Case 2:20-cv-15455-SRC Document 20 Filed 02/16/21 Page 1 of 9 PageID: 982 UNITED STATES DISTRICT COURT DISTRICT OF NEW JERSEY EDISON C. F., Civil Action No. 20-15455 (SRC) Petitioner, v. OPINION H.O. THOMAS DECKER, et al., Respondents. CHESLER, District Judge: Presently before the Court is the amended petition for a writ of habeas corpus of Petitioner Edison C.F. (ECF No. 11). Following an order to answer, the Government filed responses to the amended petition (ECF Nos. 15, 19), to which Petitioner replied. (ECF No. 17). Also before the Court are the parties’ motions seeking to have Petitioner’s medical records sealed. (ECF Nos. 12, 18). For the following reasons, Petitioner’s amended petition is denied without prejudice, and the parties’ motions to seal are granted. I. BACKGROUND Petitioner is a native and citizen of Colombia who was admitted into the United States as a conditional permanent resident in April 2003. (Document 8 attached to ECF No. 11 at 2). He thereafter became a permanent resident in 2006. (Id.). In July 2015, however, Petitioner falsely held himself out as a United States citizen for the purposes of voter registration. (Id.). Petitioner was also convicted of multiple criminal infractions in New York in 2017, 2019, and 2020. (Id.). In March 2020, Petitioner was therefore taken into immigration custody and placed in removal proceedings both as an alien who had been convicted of multiple crimes involving moral turpitude, 1 Case 2:20-cv-15455-SRC Document 20 Filed 02/16/21 Page 2 of 9 PageID: 983 and as an alien who had falsely represented himself as a United States citizen. (Id.). Since that time, Petitioner has remained detained pursuant to the Government’s mandatory detention authority under 8 U.S.C. § 1226(c). Following multiple proceedings, including litigation of Petitioner’s motion to terminate proceedings and Petitioner’s extension requests, an immigration judge ordered Petitioner removed and denied his applications for relief from removal on October 26, 2020. (ECF No. 15 at 9-11). Petitioner appealed that decision to the Board of Immigration Appeals, and his appeal remains pending at this time. (See ECF No. 19 at 1). Petitioner thus remains detained pursuant to § 1226(c) at this time, and has been so detained for approximately eleven months. While detained at the Bergen County Jail, Petitioner has had multiple interactions with the jail’s medical staff. Petitioner received direct medical treatment, such as for mouth, shoulder, hand, and foot injuries on those occasions he complained of such issues; received diagnostic testing; was provided dental treatment; was referred for and ultimately received regular mental health treatment including medications directed at ameliorating the effects of his major depressive disorder and post-traumatic stress disorder which were adjusted as needed. (Document 1 attached to ECF No. 15 at 1-221). Petitioner’s medical records thus indicate that, save for on those occasions where Petitioner refused monitoring or treatment, Petitioner received treatment for each issue he raised to the attention of the jail’s medical staff, and Petitioner’s mental health was regularly monitored and treated. (Id.). In support of his petition and claims of special vulnerability to COVID-19, Petitioner has provided certifications from two doctors, Allen S. Keller, M.D., and Hannah Geller, Ph.D. (Document 2 attached to ECF No. 11; ECF No. 13). In his certification, Dr. Keller opines that Petitioner has a history of traumatic brain injuries, and has had numerous psychiatric illness 2 Case 2:20-cv-15455-SRC Document 20 Filed 02/16/21 Page 3 of 9 PageID: 984 including major depressive disorder, post-traumatic stress disorder, and chronic psychotic disorder. (Document No. 2 attached to ECF No. 11 at 8). Dr. Keller further opines that he believes Petitioner may also suffer from a chronic psychotic disorder “such as Schizophrenia.” (Id.). Dr. Keller ultimately concludes that based on his mental health issues, as well as his obesity and history of smoking and substance abuse issues, Petitioner is at risk of developing a “severe, lifethreatening COVID-19 infection” were he to contract the virus. (Id. at 9, 22-24). Dr. Geller largely concurs, finding that Petitioner likely suffers from PTSD, major depressive disorder, an unspecified neurocognitive disorder, and substance abuse issues, which may be exacerbated by his continued detention. (ECF No. 13). II. DISCUSSION A. Legal Standard Under 28 U.S.C. § 2241(c), habeas relief may be extended to a prisoner only when he “is in custody in violation of the Constitution or laws or treaties of the United States.” 28 U.S.C. § 2241(c)(3). A federal court has jurisdiction over such a petition if the petitioner is “in custody” and the custody is allegedly “in violation of the Constitution or laws or treaties of the United States.” 28 U.S.C. § 2241(c)(3); Maleng v. Cook, 490 U.S. 488, 490 (1989). As Petitioner is currently detained within this Court’s jurisdiction, by a custodian within the Court’s jurisdiction, and asserts that his continued detention violates due process, this Court has jurisdiction over his claims. Spencer v. Kemna, 523 U.S. 1, 7 (1998); Braden v. 30th Judicial Circuit Court, 410 U.S. 484, 494-95, 500 (1973); see also Zadvydas v. Davis, 533 U.S. 678, 699 (2001). 3 Case 2:20-cv-15455-SRC Document 20 Filed 02/16/21 Page 4 of 9 PageID: 985 B. Analysis 1. Petitioner’s COVID-19 related claims In his habeas petition, Petitioner first argues that his current period of immigration detention has become unconstitutional either because the conditions under which he is currently confined are unduly punitive without a supporting conviction in light of COVID-19, or because the treatment he has received at the facility in which he is detained, when viewed in light of the ongoing COVID-19 situation and Petitioner’s pre-existing mental and physical health issues, amounts to deliberate indifference to his medical needs on the part of the Government. In its recent decision in Hope v. Warden York County Prison, 972 F.3d 310 (3d Cir. 2020), the Third Circuit has reiterated the standards to be applied to both of these classes of claims. As the Court of Appeals explained in Hope, in evaluating whether an alien’s conditions of confinement amount to undue punishment, “[t]he touchstone for the constitutionality of detention is whether conditions of confinement are meant to punish.” Id. at 325-27. In the absence of a showing that detention facility staff acted with an express intent to punish the petitioner, determining whether conditions amount to unconstitutional punishment requires that the district court “consider the totality of the circumstances of confinement, including any genuine privations or hardship over an extended period of time, and whether conditions are (1) rationally related to their legitimate purpose or (2) excessive in relation to that purpose.” Id. In reviewing the conditions and actions of detention officials and their relation to the Government’s legitimate interest in detaining aliens awaiting the conclusion of removal proceedings, reviewing courts “must acknowledge that practical considerations of detention justify limitations on many privileges and rights,” and “ordinarily defer” to the expertise of prison officials in responding to COVID-19 unless there is “substantial evidence in the record that the officials have exaggerated their response” to the situation. Id. 4 Case 2:20-cv-15455-SRC Document 20 Filed 02/16/21 Page 5 of 9 PageID: 986 Given the Government’s strong interest in detaining aliens with criminal records who are subject to removal orders and the deference due to the expertise of detention officials, the Third Circuit in Hope rejected the argument that detention during the COVID-19 pandemic would amount to unconstitutional punishment where the facility in which the petitioner is housed had taken significant, concrete steps aimed at mitigating the threat posed to detainees, notwithstanding serious pre-existing health conditions which may render those detainees more likely to suffer serious complications should they contract the virus. Id. 327-29. Turning to deliberate indifference medical claims, the Third Circuit reaffirmed that “[t]o establish deliberate indifference, [the petitioner] must show the Government knew of and disregarded an excessive risk to their health and safety.” Id. at 329 (citing Nicini v. Morra, 212 F.3d 798, 811 (3d Cir. 2000). The Court of Appeals further held that “[t]he context of the Government’s conduct is essential to determine whether it shows the requisite deliberate indifference,” and that, in evaluating this context, a reviewing court must defer to the expertise of both medical officials and jail administrators, and not assume a constitutional defect where concrete action has been taken in response to the COVID-19 pandemic as “rules of due process are not subject to mechanical application in unfamiliar territory.” Id. at 329-30 (quoting County of Sacramento v. Lewis, 523 U.S. 833, 850 (1998)). Thus, where the Government has taken concrete steps towards mitigating the medical effects of COVID-19 on a detention facility, a detainee will fall “well short of establishing that the Government was deliberately indifferent toward [his] medical needs” in light of the virus even though the Government cannot entirely “eliminate all risk” of contracting COVID, notwithstanding even serious pre-existing medical conditions which may exacerbate a COVID-19 infection should one occur. Id. at 330-31. 5 Case 2:20-cv-15455-SRC Document 20 Filed 02/16/21 Page 6 of 9 PageID: 987 Given Petitioner’s criminal history and order of removal, it is clear that the Government has a legitimate interest in detaining him. As Petitioner has not shown an express intent to punish him on the part of the staff of the Bergen County Jail in which he is detained, to succeed on his claim he must show that his conditions of confinement are arbitrary, purposeless, or excessive and therefore unreasonable in light of the Government’s interest in detaining him. Hope, 972 F.3d at 325-29; see also Stevenson v. Carroll, 495 F.3d 62, 67-68 (3d Cir. 2007). Having reviewed the considerable steps the facility has taken to alleviate the threat COVID-19 poses to detainees such as Petitioner, which are significantly more protective of detainees than those at issue in Hope, this Court finds that Petitioner has failed to make such a showing. Steps the Bergen County Jail has taken to alleviate the threat to vulnerable detainees such as Petitioner include operating significantly under maximum capacity, ensuring there are on site or on call doctors and nursing staff at all times, performing intake screenings for all incoming detainees including COVID-19 testing, housing newly arrived detainees in a separate unit, quarantining infected detainees and providing treatment including hospitalization where warranted, the cohorting of those who have been exposed to infected individuals but have not shown symptoms of COVID-19 for fourteen days, and increased cleaning and sanitization. (See Document 1attached to ECF No. 19). Taken together, these actions clearly indicate that the facility has taken significant and concentrated action to address the threat of COVID-19, and that Petitioner’s conditions remain rationally related to the Government’s interest in detaining him, and that Petitioner is not entitled to relief on his conditions of confinement claim. Hope, 972 F.3d at 325-29. Petitioner is likewise not entitled to relief on his medical claim in light of the specific medical and psychiatric treatment he has received while detained and the concrete steps the facility has taken to protect Petitioner and those like him from COVID-19. In each instance in which 6 Case 2:20-cv-15455-SRC Document 20 Filed 02/16/21 Page 7 of 9 PageID: 988 Petitioner raised an issue to the facilities medical staff – be it his mental health needs, injuries, or dental issues, he was either provided medical treatment or applicable medication to address or monitor the issue. (See Document 1 attached to ECF No. 16). As nothing Petitioner has provided indicates that medical staff have been deliberately indifferent to any psychiatric or medical need he has brought to their attention, and as the facility has clearly taken ample steps to address COVID-19, Petitioner has failed to show an entitlement to habeas relief on his COVID-related claims. Hope, 972 F.3d at 330-31. 2. Petitioner’s prolonged confinement claim In his final claim, Petitioner contends that his continued detention under § 1226(c) in the absence of a bond hearing amounts to an unconstitutional application of the statute in light of the Third Circuit’s recent decision in Santos v. Warden Pike Cnty. Corr. Facility, 965 F.3d 203, 209 (3d Cir. 2020). In Santos, the Third Circuit reaffirmed that detention without a bond hearing under § 1226(c) can amount to an unconstitutional application of the statute where the alien’s detention becomes so prolonged as to be arbitrary. Id. In determining whether detention has become unconstitutionally prolonged, Santos instructs courts to look to several factors – the length of detention and the likelihood that detention will continue for a considerable time, the cause for any delays in the underlying immigration proceedings especially where any such delay is the result of bad faith or carelessness by one of the parties, and whether the conditions under which the petitioner is confined are “meaningfully different from [punitive] criminal detention.” Id. at 21011. The first factor – the length of detention – is the most important to be considered and is accorded the greatest weight in determining whether continued detention without bond amounts to an unconstitutional application of the statute. Id. The Third Circuit, however, rejected a bright 7 Case 2:20-cv-15455-SRC Document 20 Filed 02/16/21 Page 8 of 9 PageID: 989 line rule approach, finding that even detention of over a year may pass constitutional scrutiny, as it is only meaningfully different from criminal detention.” Id. at 210-11; see also Dryden v. Green, 321 F. Supp. 3d 496, 502 (D.N.J. 2018) (finding that detention of over a year was not arbitrary nor an unconstitutional application of § 1226(c)). In this matter, Petitioner has been detained for approximately eleven months, a length of time which, standing on its own, is not so prolonged as to amount to a denial of Due Process. Dryden, 321 F. Supp. 3d at 502. His underlying removal proceedings concluded with relative expediency, with most delays in those proceedings being the result of Petitioner’s requests for extensions or his filing of applications for relief. Given that Petitioner filed his appeal of his order of removal several months ago, and the fact that his detention under § 1226(c) will most likely conclude in a relatively short amount of time absent a reversal of his removal order by the BIA, Petitioner’s detention under the statute is not likely to continue for an unwarranted period of time. As this Court has already concluded for the reasons expressed above that Petitioner’s conditions of confinement are distinguishable from punitive criminal confinement, and in light of the fact that the remaining factors – length of detention, likely amount of continued detention under the statute, and the reasons for any delays in immigration proceedings – all weigh against a finding that Petitioner’s detention has become unconstitutionally prolonged, this Court finds that Petitioner is not entitled to a bond hearing at this time. Petitioner’s amended habeas petition is therefore denied. Given Petitioner’s interest in maintaining the privacy of his medical records, and the already limited access automatically applicable to immigration habeas matters, however, this Court grants the parties’ motions seeking to seal Petitioner’s medical records (ECF Nos. 12, 18) in this matter. 8 Case 2:20-cv-15455-SRC Document 20 Filed 02/16/21 Page 9 of 9 PageID: 990 III. CONCLUSION For the reasons expressed above, Petitioner’s amended habeas petition (ECF No. 11) is DENIED WITHOUT PREJUDICE, and the parties’ motions to seal Petitioner’s medical records (ECF Nos. 12, 18) are GRANTED. An appropriate order follows. /s/ Stanley R. Chesler Hon. Stanley R. Chesler, United States District Judge Dated: February 16, 2021 9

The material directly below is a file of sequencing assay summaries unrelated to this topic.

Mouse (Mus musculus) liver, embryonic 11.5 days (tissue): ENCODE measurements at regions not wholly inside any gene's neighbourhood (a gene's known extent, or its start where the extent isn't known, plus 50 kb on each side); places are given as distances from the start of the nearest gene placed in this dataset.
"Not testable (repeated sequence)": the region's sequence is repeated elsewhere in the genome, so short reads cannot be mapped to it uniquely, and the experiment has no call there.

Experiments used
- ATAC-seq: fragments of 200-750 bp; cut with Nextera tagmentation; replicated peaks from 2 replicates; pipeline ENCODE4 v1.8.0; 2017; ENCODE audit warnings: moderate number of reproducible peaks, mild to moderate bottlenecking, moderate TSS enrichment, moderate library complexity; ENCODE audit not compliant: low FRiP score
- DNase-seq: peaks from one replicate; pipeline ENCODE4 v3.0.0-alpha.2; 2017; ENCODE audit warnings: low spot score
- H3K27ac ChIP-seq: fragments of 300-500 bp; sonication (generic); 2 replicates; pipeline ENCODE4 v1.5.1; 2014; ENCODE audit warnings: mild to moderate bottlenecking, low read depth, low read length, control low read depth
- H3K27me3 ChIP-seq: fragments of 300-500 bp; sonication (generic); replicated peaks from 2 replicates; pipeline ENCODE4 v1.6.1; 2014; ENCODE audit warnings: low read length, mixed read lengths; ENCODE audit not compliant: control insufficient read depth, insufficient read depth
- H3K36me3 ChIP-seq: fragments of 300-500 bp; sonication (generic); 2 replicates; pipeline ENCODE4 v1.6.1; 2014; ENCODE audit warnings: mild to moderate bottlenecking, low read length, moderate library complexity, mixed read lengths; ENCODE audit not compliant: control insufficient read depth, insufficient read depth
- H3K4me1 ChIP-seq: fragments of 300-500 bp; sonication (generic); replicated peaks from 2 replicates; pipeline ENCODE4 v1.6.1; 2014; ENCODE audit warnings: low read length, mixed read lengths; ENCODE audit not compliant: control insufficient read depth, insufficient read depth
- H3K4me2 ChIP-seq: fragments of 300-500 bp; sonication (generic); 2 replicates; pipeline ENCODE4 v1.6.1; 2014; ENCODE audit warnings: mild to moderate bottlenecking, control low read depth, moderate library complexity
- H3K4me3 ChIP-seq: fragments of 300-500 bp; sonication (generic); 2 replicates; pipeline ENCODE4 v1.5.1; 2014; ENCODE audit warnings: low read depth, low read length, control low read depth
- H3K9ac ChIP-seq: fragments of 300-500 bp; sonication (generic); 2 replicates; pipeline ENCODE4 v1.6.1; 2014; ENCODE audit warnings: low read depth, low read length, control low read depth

Disclaimer: Justia Dockets & Filings provides public litigation records from the federal appellate and district courts. These filings and docket sheets should not be considered findings of fact or liability, nor do they necessarily reflect the view of Justia.

Why Is My Information Online?